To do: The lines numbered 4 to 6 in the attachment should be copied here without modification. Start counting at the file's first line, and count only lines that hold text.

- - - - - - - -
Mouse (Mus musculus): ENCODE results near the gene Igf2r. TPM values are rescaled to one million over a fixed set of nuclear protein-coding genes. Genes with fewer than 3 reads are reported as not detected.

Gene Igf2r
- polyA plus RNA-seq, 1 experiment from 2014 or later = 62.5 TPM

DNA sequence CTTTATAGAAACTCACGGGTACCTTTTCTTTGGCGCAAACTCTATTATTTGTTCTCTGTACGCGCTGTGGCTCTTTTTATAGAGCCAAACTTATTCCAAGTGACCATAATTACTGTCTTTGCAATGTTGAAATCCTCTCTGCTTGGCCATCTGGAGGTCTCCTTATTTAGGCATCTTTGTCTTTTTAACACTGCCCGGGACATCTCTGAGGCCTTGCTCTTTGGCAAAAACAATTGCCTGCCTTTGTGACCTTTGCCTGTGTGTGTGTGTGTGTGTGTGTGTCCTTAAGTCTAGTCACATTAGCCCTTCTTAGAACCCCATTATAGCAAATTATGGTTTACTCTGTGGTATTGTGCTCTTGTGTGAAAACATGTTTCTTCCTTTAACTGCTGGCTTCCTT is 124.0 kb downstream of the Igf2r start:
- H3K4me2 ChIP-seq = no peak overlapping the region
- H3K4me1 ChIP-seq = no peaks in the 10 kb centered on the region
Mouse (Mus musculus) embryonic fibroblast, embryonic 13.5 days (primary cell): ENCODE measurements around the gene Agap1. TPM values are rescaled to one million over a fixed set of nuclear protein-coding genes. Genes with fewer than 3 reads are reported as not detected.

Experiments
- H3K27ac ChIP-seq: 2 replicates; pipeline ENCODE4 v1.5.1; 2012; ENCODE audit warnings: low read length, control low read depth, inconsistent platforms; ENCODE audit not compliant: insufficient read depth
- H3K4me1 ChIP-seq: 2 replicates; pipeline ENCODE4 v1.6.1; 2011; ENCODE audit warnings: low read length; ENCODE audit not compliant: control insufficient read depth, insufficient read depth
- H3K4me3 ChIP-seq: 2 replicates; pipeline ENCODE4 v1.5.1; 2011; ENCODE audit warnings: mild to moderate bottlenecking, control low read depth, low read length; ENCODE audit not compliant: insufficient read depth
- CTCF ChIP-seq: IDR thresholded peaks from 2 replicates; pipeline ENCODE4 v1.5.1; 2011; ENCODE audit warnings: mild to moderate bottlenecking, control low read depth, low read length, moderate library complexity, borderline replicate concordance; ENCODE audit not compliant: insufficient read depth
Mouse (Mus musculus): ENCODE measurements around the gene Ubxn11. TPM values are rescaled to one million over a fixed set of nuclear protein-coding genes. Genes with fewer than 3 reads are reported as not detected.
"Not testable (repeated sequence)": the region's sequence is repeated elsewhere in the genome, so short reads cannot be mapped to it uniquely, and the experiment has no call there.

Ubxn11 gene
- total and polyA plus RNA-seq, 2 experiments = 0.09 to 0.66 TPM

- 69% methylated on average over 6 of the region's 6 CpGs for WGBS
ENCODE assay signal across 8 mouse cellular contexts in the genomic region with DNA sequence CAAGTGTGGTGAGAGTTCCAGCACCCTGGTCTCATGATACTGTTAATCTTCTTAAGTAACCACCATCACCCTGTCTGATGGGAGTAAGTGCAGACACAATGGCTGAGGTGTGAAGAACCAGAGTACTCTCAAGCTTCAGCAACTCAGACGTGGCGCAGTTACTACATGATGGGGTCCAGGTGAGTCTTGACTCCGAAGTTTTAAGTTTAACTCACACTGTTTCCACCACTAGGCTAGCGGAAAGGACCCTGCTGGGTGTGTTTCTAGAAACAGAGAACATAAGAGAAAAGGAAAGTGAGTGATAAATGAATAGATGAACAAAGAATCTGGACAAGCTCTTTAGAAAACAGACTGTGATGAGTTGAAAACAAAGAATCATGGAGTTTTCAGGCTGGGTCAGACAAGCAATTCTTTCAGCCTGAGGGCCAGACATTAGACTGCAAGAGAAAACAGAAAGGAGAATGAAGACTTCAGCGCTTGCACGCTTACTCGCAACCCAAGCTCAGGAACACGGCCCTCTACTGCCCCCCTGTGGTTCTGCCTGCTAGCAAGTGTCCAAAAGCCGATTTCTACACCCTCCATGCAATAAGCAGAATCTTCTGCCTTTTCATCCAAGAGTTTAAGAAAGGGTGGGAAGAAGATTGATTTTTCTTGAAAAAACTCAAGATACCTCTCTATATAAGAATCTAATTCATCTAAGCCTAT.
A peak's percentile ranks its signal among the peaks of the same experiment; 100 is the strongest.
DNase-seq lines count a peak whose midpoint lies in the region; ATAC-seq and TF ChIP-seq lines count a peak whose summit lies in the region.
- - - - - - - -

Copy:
DNA sequence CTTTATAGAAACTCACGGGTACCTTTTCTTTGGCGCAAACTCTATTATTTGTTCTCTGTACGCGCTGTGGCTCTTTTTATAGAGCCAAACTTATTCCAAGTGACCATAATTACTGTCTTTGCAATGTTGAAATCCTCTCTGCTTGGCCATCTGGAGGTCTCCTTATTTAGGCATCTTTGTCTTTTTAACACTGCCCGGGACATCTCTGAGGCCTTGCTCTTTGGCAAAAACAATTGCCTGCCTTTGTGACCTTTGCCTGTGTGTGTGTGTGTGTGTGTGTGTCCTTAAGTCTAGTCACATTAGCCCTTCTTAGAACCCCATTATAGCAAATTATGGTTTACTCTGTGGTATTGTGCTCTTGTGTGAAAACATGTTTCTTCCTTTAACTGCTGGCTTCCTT is 124.0 kb downstream of the Igf2r start:
- H3K4me2 ChIP-seq = no peak overlapping the region
- H3K4me1 ChIP-seq = no peaks in the 10 kb centered on the region